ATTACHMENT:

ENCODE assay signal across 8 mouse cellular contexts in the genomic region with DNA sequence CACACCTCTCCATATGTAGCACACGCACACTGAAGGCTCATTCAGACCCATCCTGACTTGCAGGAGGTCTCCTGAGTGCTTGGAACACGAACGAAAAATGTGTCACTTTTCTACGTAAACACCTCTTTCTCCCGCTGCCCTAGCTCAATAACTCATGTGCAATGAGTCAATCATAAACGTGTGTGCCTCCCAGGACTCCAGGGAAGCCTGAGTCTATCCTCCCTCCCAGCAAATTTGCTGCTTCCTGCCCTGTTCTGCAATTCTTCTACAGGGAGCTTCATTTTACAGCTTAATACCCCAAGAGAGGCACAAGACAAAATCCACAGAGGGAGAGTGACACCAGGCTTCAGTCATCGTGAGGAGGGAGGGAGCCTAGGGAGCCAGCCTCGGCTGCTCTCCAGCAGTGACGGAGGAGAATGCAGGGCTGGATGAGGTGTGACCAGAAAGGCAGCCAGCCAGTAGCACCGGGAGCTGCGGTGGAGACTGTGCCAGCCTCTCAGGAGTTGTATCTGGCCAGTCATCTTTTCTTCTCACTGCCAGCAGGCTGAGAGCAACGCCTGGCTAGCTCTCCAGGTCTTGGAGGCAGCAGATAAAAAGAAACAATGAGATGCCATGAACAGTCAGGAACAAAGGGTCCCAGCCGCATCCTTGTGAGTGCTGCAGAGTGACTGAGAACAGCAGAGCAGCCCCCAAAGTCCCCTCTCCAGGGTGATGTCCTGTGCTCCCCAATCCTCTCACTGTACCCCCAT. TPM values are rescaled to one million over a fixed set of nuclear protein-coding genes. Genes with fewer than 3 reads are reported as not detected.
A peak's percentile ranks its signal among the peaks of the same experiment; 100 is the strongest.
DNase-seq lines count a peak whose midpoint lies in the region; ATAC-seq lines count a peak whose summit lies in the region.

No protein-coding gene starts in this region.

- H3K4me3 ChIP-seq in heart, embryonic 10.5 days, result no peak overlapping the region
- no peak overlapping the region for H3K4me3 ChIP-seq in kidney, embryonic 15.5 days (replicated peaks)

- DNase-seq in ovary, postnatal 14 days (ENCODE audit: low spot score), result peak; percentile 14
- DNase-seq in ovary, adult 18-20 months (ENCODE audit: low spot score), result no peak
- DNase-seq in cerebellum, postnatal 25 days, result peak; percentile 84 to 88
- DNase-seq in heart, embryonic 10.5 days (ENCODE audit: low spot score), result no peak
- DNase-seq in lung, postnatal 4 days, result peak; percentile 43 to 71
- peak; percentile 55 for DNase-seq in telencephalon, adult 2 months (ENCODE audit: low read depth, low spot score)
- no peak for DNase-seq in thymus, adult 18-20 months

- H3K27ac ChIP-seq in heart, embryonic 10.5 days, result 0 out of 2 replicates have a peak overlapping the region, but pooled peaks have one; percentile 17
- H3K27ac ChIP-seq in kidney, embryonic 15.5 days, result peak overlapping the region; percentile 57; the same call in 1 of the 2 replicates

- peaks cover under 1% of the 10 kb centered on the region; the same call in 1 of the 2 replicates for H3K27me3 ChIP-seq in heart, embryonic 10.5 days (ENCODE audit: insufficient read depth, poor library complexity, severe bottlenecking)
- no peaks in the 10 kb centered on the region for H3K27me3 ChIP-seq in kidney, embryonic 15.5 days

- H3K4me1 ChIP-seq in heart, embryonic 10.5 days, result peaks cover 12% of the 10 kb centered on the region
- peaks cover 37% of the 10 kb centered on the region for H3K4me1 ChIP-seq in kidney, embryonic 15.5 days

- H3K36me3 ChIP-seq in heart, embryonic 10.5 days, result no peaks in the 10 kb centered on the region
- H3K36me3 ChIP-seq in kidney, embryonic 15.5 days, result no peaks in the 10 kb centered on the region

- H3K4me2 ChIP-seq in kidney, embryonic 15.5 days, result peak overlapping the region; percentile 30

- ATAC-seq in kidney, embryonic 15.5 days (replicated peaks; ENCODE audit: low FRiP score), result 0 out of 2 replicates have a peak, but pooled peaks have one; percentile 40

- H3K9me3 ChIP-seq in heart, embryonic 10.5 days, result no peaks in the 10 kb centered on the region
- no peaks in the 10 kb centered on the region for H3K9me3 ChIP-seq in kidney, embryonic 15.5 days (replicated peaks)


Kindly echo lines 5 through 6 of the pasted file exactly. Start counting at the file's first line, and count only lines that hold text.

- H3K4me3 ChIP-seq in heart, embryonic 10.5 days, result no peak overlapping the region
- no peak overlapping the region for H3K4me3 ChIP-seq in kidney, embryonic 15.5 days (replicated peaks)